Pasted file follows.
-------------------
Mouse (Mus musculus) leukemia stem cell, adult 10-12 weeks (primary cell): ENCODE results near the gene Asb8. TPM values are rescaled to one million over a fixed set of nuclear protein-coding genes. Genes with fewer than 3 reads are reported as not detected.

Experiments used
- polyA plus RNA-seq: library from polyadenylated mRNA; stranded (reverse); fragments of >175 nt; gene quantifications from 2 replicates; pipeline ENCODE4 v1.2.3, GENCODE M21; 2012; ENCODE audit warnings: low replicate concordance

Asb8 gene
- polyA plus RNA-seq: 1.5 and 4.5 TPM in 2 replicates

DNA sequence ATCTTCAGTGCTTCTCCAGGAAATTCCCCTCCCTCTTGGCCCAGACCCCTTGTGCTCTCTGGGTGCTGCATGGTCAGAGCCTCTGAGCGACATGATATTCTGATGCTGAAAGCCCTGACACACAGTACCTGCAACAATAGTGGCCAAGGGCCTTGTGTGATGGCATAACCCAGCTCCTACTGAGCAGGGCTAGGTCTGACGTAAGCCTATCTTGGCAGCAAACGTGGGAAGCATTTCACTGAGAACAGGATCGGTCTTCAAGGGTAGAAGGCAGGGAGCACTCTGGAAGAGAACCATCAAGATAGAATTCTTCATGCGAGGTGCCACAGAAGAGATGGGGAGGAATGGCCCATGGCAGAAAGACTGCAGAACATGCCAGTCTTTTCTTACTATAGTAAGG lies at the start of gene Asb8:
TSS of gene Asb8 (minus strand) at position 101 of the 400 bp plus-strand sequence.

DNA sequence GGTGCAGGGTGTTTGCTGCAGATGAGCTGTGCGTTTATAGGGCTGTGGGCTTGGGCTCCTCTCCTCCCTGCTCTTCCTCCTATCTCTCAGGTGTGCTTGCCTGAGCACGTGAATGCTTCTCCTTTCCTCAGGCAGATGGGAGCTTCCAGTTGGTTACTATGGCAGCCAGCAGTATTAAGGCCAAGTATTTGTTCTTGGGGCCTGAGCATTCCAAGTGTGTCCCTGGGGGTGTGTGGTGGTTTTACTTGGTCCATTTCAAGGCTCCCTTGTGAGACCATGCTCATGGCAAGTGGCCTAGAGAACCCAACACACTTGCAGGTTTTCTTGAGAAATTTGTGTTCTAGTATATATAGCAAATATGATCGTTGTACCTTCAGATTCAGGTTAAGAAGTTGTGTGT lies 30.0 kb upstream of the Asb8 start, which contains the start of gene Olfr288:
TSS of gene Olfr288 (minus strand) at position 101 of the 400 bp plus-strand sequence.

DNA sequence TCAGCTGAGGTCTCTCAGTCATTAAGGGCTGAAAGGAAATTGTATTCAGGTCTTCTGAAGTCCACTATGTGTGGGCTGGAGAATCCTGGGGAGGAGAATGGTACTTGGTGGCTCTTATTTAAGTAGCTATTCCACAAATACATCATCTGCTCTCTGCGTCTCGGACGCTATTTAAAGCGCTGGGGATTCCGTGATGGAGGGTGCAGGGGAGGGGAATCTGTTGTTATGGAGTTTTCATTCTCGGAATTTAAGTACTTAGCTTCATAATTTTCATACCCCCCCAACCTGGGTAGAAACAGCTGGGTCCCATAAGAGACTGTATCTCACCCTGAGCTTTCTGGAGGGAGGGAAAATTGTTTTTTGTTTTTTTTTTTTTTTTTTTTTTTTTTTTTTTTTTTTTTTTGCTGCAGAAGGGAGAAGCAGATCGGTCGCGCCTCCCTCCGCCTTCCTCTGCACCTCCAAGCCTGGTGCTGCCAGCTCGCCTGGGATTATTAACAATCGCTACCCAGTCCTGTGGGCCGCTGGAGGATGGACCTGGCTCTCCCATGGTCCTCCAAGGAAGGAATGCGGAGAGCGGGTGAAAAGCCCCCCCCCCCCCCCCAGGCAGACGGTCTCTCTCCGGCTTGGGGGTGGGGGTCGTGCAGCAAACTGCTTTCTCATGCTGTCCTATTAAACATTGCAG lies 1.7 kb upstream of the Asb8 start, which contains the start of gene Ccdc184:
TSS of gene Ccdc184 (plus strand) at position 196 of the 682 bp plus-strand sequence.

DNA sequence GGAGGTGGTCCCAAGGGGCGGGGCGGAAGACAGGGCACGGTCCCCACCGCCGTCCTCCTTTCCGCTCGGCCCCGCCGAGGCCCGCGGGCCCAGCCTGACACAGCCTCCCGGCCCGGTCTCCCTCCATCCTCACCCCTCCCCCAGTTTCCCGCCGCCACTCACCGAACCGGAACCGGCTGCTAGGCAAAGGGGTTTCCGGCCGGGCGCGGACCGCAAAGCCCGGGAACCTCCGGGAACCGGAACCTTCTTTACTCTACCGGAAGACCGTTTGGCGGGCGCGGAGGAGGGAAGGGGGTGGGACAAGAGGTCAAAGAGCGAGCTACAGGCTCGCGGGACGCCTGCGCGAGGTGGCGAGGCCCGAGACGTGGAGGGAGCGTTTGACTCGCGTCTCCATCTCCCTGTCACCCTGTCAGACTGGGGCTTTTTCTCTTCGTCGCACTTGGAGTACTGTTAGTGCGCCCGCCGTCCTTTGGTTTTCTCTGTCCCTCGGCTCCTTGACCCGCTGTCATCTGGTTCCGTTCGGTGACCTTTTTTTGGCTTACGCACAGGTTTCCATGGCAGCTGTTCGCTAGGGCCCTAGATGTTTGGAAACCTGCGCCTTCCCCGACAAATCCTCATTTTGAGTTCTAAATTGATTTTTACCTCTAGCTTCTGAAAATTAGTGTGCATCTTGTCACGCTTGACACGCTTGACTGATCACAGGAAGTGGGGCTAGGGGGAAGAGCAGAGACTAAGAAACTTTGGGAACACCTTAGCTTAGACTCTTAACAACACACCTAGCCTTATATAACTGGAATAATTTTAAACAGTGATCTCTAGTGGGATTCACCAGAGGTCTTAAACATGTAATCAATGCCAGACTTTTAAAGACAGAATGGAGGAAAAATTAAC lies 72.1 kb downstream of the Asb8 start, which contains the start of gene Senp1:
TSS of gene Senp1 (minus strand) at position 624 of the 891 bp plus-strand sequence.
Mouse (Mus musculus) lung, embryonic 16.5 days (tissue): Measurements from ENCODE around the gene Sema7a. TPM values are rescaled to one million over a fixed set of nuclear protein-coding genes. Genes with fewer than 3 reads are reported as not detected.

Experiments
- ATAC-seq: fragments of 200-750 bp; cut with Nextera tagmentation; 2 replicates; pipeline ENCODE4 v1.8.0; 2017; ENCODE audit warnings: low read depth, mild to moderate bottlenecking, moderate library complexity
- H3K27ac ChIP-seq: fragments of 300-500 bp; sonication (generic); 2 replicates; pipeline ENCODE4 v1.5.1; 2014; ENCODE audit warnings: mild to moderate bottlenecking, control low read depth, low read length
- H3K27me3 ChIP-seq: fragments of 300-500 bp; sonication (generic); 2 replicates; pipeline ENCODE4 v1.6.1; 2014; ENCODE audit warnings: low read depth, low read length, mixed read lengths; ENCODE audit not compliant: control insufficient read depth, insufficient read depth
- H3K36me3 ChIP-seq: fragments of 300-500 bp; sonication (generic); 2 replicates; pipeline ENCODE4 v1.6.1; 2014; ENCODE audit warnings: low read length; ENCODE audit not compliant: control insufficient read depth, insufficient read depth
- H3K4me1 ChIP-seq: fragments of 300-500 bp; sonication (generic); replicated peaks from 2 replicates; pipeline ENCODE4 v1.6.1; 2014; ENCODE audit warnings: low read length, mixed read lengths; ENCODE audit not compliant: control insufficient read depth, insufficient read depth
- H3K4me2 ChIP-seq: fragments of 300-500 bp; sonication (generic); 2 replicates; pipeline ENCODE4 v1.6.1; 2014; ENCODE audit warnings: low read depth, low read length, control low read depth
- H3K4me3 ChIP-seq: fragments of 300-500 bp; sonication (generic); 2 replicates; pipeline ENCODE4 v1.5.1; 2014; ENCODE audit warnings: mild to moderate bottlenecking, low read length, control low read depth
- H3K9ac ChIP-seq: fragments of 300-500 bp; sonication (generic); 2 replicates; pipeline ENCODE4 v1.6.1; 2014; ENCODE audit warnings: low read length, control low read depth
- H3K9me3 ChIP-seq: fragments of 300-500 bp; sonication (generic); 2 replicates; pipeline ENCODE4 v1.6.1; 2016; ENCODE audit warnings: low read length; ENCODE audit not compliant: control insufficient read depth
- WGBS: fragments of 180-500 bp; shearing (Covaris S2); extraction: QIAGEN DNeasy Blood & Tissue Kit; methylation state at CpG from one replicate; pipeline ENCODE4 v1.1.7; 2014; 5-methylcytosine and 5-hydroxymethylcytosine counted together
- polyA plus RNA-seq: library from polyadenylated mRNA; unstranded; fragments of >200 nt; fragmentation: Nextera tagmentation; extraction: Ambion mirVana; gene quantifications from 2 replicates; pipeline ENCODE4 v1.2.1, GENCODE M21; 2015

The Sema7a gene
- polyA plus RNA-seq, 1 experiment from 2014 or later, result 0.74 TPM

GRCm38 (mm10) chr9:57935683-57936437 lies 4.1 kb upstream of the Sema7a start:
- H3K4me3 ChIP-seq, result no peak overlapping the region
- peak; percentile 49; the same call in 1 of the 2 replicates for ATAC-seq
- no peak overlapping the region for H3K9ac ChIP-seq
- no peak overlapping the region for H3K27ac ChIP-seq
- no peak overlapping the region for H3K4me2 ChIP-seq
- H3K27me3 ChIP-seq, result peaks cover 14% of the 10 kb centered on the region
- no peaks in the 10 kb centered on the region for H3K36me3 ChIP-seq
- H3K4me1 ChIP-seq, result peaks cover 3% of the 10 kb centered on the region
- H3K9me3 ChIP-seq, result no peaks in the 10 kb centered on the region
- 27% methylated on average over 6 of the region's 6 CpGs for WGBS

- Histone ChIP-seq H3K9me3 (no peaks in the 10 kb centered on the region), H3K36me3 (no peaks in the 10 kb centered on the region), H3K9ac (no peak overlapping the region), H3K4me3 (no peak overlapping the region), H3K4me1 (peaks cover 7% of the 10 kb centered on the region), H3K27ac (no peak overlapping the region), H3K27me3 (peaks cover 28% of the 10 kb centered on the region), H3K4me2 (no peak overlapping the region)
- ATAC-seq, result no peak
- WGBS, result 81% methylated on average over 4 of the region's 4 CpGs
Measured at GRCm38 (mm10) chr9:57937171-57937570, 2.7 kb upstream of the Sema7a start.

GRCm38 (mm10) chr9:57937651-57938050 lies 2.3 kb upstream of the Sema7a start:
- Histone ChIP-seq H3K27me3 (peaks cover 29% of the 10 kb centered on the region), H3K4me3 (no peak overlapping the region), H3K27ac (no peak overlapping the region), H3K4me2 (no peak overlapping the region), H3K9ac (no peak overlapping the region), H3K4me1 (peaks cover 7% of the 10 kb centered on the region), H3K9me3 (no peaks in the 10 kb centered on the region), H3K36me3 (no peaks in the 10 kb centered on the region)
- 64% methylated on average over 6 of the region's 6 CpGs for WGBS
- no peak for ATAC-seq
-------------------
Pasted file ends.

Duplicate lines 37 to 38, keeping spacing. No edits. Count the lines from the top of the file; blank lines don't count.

- H3K4me1 ChIP-seq, result peaks cover 3% of the 10 kb centered on the region
- H3K9me3 ChIP-seq, result no peaks in the 10 kb centered on the region